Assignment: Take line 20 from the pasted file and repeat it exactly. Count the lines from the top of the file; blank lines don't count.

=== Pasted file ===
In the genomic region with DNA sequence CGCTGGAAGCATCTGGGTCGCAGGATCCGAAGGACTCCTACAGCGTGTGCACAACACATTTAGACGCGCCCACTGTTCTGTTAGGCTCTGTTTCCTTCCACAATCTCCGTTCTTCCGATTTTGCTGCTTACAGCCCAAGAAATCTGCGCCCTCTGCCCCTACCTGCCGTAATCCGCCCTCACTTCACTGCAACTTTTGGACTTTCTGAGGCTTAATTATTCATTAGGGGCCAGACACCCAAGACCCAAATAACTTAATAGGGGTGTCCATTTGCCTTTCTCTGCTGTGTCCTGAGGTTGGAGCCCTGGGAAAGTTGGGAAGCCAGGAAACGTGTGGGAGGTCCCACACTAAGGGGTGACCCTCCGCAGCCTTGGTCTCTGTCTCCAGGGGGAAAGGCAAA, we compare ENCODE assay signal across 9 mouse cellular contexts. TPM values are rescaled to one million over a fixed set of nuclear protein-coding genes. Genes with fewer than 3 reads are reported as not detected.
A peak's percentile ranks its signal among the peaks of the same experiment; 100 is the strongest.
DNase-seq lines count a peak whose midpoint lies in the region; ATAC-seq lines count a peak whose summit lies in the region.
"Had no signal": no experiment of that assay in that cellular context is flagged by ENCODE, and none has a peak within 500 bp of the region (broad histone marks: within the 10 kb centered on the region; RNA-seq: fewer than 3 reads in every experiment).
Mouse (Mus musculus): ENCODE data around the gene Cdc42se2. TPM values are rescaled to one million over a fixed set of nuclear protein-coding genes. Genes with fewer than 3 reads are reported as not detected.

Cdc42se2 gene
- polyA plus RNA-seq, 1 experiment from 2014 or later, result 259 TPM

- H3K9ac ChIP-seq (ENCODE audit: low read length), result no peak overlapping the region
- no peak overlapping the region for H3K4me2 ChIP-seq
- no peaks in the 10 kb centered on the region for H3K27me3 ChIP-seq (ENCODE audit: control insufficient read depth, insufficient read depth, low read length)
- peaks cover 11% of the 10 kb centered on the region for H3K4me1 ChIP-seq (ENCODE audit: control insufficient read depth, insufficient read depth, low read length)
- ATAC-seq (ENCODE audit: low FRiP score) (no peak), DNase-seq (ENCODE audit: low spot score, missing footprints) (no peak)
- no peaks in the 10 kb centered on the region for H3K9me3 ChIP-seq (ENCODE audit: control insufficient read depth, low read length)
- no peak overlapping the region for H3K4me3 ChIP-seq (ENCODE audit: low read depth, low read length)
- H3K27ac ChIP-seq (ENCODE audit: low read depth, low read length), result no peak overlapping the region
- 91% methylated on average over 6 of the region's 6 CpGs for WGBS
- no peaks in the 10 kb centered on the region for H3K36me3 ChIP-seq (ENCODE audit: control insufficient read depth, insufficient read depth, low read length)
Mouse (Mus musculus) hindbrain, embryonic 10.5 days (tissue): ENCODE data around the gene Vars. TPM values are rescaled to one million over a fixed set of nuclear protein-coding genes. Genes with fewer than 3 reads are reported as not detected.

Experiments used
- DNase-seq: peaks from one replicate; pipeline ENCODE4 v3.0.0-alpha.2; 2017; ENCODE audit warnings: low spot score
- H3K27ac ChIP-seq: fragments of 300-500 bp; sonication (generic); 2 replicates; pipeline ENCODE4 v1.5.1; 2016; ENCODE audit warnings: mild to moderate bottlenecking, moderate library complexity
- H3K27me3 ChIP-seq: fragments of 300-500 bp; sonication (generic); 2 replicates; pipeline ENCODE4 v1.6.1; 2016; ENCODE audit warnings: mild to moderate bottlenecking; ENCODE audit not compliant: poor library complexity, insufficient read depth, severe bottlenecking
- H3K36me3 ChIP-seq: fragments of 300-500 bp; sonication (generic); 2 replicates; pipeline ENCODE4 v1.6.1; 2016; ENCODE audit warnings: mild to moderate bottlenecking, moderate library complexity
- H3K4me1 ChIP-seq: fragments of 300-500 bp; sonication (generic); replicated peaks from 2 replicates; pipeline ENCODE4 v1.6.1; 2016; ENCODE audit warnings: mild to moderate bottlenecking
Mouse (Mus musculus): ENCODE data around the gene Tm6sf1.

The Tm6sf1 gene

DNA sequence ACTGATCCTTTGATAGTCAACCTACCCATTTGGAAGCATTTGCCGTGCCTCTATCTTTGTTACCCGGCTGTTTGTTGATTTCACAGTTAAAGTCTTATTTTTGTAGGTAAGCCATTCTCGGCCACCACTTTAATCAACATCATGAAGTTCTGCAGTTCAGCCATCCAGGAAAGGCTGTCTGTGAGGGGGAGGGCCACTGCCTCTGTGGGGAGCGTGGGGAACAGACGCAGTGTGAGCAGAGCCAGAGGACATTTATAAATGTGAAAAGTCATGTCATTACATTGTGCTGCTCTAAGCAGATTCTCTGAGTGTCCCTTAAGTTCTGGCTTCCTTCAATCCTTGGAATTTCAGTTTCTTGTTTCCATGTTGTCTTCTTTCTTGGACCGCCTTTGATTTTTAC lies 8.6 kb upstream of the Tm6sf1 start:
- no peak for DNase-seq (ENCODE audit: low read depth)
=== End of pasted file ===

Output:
- DNase-seq: peaks from one replicate; pipeline ENCODE4 v3.0.0-alpha.2; 2017; ENCODE audit warnings: low spot score